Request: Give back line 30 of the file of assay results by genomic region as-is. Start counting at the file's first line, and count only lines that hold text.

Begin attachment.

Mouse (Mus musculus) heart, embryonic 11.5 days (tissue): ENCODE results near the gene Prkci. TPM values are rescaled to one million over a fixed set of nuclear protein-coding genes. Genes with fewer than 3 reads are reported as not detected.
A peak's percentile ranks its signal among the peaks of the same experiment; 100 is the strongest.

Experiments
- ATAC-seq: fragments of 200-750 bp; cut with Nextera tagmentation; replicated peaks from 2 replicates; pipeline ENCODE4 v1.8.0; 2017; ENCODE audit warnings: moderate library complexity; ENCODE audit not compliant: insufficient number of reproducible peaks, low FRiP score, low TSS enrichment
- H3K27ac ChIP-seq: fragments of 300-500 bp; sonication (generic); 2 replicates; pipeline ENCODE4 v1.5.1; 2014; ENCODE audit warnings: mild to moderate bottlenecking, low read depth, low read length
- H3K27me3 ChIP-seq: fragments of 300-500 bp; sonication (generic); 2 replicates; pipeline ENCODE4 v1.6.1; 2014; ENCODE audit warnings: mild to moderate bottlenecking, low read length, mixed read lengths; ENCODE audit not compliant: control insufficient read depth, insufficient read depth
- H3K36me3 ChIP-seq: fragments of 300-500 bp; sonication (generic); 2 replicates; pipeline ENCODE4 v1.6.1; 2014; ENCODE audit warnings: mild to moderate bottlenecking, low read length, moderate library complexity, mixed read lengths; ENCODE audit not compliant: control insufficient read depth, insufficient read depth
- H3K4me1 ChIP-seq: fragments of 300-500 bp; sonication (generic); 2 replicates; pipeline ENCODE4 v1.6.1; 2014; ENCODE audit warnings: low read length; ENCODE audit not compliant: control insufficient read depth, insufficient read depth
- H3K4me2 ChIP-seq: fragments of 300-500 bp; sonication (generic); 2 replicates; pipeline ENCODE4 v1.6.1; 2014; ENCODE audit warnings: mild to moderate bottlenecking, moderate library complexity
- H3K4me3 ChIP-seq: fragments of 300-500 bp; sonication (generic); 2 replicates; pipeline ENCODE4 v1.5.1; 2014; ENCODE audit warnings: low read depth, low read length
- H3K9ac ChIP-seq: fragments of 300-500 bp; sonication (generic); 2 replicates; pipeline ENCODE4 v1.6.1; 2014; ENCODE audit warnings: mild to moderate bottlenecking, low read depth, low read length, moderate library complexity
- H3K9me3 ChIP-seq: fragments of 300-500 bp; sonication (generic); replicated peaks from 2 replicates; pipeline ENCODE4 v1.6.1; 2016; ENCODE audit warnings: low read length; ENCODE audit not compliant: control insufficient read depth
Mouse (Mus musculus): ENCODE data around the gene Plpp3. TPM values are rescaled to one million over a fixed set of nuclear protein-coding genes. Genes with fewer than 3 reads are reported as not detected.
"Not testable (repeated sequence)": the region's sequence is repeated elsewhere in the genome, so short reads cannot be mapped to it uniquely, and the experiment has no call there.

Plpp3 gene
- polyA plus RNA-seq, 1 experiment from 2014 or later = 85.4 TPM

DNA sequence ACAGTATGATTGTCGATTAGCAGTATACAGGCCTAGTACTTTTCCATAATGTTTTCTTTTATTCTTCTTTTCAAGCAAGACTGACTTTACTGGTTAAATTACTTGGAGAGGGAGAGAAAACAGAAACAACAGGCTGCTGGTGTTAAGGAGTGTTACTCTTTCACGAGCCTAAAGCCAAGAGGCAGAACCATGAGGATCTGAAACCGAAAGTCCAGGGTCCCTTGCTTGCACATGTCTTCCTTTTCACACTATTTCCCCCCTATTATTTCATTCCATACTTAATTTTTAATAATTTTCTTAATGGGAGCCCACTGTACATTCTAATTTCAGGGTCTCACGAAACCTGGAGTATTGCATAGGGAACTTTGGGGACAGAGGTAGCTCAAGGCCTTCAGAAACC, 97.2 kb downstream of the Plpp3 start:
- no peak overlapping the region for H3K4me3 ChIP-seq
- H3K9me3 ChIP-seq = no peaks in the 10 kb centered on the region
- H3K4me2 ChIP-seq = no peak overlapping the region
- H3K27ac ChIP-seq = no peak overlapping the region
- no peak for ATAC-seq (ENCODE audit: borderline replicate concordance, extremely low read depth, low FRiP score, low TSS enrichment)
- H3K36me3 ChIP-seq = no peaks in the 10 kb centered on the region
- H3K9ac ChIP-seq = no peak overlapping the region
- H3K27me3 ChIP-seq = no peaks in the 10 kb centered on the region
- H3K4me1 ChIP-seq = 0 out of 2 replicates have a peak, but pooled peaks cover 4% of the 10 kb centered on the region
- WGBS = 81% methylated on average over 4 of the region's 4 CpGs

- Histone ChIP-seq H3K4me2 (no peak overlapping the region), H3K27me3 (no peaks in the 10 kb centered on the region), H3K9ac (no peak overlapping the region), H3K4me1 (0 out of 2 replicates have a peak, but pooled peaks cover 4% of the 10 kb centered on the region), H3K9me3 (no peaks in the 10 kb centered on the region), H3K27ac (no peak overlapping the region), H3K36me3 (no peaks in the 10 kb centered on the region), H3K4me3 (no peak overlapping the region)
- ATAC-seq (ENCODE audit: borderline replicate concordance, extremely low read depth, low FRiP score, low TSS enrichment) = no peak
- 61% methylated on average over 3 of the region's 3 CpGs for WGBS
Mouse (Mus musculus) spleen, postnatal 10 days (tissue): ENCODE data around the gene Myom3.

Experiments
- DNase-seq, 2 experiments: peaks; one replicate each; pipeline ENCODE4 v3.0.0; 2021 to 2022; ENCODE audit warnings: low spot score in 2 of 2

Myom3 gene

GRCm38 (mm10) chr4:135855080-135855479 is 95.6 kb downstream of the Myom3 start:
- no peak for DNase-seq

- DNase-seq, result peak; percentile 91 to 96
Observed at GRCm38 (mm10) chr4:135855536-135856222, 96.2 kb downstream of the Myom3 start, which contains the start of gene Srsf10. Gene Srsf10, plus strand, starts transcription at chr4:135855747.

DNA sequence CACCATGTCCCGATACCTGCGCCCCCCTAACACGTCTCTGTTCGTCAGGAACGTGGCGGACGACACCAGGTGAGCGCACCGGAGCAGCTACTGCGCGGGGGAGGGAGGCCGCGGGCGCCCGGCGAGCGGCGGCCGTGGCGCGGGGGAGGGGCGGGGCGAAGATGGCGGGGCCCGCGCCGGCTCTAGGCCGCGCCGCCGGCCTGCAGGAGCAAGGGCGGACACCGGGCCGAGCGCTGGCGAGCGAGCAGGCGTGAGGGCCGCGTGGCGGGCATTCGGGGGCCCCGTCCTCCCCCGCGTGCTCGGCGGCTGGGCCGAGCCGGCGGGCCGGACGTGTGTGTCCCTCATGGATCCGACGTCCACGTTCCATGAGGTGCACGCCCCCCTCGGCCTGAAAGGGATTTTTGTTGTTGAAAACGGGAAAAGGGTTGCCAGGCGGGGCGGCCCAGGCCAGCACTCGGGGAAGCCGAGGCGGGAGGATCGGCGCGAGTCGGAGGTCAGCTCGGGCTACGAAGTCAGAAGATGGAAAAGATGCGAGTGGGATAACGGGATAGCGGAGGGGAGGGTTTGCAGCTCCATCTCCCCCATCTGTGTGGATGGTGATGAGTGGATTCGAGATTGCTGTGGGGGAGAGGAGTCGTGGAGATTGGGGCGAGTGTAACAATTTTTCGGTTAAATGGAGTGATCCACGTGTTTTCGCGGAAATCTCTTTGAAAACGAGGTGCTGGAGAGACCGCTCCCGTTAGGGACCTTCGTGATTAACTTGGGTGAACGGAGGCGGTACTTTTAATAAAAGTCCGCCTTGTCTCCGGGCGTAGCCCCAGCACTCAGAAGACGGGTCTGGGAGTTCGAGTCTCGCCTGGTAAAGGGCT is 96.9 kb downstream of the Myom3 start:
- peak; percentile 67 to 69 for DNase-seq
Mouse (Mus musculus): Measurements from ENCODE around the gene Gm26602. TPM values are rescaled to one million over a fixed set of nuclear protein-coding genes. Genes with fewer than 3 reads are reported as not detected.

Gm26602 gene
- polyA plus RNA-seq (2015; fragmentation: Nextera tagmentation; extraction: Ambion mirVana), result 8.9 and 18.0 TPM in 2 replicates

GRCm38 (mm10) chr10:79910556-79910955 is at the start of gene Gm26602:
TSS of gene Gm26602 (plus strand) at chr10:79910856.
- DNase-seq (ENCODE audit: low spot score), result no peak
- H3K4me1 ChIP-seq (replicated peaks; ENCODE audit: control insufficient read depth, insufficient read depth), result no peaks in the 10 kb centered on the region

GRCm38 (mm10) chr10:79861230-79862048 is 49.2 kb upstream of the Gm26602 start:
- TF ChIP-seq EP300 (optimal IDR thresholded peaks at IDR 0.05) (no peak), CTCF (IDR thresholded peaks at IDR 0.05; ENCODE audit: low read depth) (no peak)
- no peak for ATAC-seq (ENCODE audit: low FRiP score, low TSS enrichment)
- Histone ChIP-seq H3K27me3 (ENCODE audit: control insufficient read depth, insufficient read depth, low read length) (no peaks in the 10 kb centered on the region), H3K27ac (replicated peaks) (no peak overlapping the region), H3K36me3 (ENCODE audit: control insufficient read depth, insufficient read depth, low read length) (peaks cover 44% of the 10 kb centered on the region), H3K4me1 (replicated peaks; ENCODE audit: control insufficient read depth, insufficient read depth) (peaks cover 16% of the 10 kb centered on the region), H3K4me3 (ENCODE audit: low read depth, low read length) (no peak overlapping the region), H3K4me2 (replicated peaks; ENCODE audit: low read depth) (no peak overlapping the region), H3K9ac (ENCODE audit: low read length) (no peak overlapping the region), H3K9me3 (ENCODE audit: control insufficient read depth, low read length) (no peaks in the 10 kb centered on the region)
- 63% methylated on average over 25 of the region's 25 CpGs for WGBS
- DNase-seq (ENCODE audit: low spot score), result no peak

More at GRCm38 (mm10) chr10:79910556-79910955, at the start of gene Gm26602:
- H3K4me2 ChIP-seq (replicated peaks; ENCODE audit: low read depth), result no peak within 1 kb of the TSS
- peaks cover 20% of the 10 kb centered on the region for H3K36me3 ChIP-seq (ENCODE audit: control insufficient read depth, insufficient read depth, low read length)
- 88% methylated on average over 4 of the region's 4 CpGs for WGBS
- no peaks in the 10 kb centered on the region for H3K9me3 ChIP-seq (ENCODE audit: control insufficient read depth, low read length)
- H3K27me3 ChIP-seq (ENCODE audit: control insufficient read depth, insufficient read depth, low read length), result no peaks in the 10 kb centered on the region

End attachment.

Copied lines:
- 61% methylated on average over 3 of the region's 3 CpGs for WGBS